Who is Richard Rooney? Why has a man with no prior connection to Maple Creek dug so deeply into his pockets to support the community? Last Friday, the News-Times spoke to Rooney over the telephone to answer these questions. When we called, he was in Toronto, where he has worked for the last 26 years at Burgundy Asset Management. Although keen to keep a low profile, he agreed to an interview.
Richard Rooney has never forgotten his roots.
He comes from two small Ontario communities: Woodville (population about 650) and Ripley (population about 600).
It gave him an understanding of the challenges facing small towns throughout Canada, and threats posed by bigger centres.
When he visited Maple Creek with a colleague – travelling around Canada is something he enjoys now that he is an “empty-nester” with lighter work commitments – he felt a connection.
He was charmed by the surroundings, and the people.
As someone with a deep appreciation of the arts, it was perhaps inevitable that he would find himself exploring the rooms at the Jasper Cultural & Historical Centre. What he saw impressed him enormously.
“Maple Creek is a terrific town, and the Jasper Centre is a terrific place,” he said.
Rooney began chatting with Donny White, Jasper board chair. It was clear to him that White, who has worked at the Esplanade in Medicine Hat, was extremely passionate about the Jasper Centre, and the importance of culture in the community.
“Maple Creek is fortunate to have someone Donny White,” he said.
Two of the exhibits that caught Rooney’s attention were metal horse sculptures by Eastend artist Grieta Krisjanson.
After learning that the Centre was worried about losing these two pieces, Rooney, who has made his name in the world of global investment management, believed he could help.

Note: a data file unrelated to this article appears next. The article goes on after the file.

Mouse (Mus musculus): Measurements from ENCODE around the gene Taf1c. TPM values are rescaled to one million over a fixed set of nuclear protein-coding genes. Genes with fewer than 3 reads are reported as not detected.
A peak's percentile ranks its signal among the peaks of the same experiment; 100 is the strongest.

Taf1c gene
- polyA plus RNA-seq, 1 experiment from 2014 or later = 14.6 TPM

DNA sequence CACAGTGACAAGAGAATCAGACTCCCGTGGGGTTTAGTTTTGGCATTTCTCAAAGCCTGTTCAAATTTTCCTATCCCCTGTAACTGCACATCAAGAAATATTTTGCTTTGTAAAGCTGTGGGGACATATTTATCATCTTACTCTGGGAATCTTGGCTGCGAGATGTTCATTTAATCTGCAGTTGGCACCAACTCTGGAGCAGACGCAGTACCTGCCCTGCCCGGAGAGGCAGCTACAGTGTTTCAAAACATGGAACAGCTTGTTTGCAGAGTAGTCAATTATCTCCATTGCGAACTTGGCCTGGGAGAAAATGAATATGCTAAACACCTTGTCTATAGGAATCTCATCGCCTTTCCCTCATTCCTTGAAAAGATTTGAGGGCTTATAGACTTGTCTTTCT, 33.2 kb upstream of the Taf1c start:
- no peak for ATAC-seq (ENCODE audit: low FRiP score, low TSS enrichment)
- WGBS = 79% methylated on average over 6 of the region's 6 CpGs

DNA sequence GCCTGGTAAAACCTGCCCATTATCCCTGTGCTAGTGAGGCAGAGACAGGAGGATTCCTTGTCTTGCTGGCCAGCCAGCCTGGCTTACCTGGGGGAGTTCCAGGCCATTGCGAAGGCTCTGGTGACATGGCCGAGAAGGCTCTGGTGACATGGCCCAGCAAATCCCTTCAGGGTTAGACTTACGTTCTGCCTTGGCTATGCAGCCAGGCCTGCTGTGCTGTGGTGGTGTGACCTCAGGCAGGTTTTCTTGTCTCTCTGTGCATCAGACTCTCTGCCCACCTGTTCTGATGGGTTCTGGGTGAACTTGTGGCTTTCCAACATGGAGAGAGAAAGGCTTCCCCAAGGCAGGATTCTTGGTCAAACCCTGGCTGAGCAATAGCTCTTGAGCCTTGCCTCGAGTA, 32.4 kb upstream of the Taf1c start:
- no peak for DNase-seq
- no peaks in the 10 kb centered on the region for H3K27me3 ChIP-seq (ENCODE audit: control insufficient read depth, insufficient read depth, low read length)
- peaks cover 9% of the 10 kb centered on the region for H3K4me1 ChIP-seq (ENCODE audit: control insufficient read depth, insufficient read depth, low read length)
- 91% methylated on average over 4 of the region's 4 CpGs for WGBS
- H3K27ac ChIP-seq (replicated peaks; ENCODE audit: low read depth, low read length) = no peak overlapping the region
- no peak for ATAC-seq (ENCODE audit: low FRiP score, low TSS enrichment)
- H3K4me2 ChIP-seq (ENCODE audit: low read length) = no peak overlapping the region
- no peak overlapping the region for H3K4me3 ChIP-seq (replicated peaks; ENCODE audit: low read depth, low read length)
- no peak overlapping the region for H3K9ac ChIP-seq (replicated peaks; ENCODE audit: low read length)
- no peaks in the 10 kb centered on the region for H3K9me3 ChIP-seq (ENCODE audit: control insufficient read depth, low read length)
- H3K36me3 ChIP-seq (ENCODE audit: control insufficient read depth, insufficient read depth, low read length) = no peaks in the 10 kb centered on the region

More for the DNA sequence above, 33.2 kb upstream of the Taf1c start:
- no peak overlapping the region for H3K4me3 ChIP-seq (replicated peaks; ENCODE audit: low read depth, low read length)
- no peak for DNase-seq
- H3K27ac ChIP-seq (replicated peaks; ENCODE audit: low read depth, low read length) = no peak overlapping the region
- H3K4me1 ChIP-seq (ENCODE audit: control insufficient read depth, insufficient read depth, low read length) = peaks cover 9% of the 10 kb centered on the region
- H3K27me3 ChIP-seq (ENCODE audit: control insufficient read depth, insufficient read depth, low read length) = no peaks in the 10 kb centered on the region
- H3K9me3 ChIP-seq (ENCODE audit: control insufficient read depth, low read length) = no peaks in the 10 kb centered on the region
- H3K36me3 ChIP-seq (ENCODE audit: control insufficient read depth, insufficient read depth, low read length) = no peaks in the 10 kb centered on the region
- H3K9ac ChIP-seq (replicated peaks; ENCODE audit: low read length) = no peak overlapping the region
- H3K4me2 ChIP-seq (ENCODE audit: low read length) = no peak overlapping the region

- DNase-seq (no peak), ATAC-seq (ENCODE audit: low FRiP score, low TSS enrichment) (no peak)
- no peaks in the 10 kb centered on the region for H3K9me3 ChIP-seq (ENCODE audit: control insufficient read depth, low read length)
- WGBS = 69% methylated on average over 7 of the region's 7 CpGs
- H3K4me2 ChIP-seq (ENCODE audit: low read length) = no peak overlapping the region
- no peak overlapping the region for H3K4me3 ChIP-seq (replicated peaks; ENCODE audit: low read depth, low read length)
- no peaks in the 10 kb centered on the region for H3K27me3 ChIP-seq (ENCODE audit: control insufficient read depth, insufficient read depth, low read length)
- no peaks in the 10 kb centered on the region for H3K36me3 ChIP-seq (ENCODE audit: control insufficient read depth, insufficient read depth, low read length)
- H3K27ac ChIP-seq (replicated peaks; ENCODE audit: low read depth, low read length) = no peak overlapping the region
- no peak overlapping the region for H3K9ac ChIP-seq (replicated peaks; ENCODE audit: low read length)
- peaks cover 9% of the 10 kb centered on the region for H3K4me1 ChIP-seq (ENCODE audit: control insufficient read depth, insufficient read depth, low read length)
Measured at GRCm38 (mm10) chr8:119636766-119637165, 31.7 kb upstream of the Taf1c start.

It was the first of two occasions in which he stunned White with his generosity.
“I thought he was going to give us $45, or something like that, which would have been fantastic,” said White.
Instead, Rooney made out a cheque for $25,000, enabling the Centre not only to buy the sculptures, but also begin a Legacy Fund aimed at former Maple Creek residents.
Months later Rooney heard about the Centre’s financial struggles during the COVID-19 pandemic, which had forced the suspension of programming, a key revenue source. The predicament was made worse by winds damaging part of the roof.
“I think I read about the problems,” said Rooney.
Yet again, Rooney believed he could help.
“I’ve had a very fortunate career, so I said to myself ‘why, not?”
This time, Rooney contributed $250,000, with a message expressing hope that the money would alleviate the Centre’s anxieties.
It was a contribution with no strings attached, and no desire for recognition or publicity.
While Rooney’s “fortunate career” has been in the world of finance, his interests range far beyond those borders. His history of philanthropy, not a word he chooses to use about himself, goes back long way.
His education included a spell at University of Toronto, a place that provided him with years of happy memories. Later he would give back to the university, once his career had taken off.